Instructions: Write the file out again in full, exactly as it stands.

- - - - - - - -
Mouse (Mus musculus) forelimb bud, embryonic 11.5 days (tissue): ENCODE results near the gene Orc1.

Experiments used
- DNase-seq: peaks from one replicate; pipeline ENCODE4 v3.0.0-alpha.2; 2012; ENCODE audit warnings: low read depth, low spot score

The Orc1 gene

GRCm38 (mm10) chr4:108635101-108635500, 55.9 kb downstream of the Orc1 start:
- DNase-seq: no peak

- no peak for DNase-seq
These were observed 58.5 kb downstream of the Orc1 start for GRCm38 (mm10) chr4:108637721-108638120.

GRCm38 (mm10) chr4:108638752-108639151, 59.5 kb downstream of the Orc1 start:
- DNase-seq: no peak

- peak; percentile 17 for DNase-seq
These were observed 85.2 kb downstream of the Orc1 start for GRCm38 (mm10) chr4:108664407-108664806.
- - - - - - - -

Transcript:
Mouse (Mus musculus) forelimb bud, embryonic 11.5 days (tissue): ENCODE results near the gene Orc1.

Experiments used
- DNase-seq: peaks from one replicate; pipeline ENCODE4 v3.0.0-alpha.2; 2012; ENCODE audit warnings: low read depth, low spot score

The Orc1 gene

GRCm38 (mm10) chr4:108635101-108635500, 55.9 kb downstream of the Orc1 start:
- DNase-seq: no peak

- no peak for DNase-seq
These were observed 58.5 kb downstream of the Orc1 start for GRCm38 (mm10) chr4:108637721-108638120.

GRCm38 (mm10) chr4:108638752-108639151, 59.5 kb downstream of the Orc1 start:
- DNase-seq: no peak

- peak; percentile 17 for DNase-seq
These were observed 85.2 kb downstream of the Orc1 start for GRCm38 (mm10) chr4:108664407-108664806.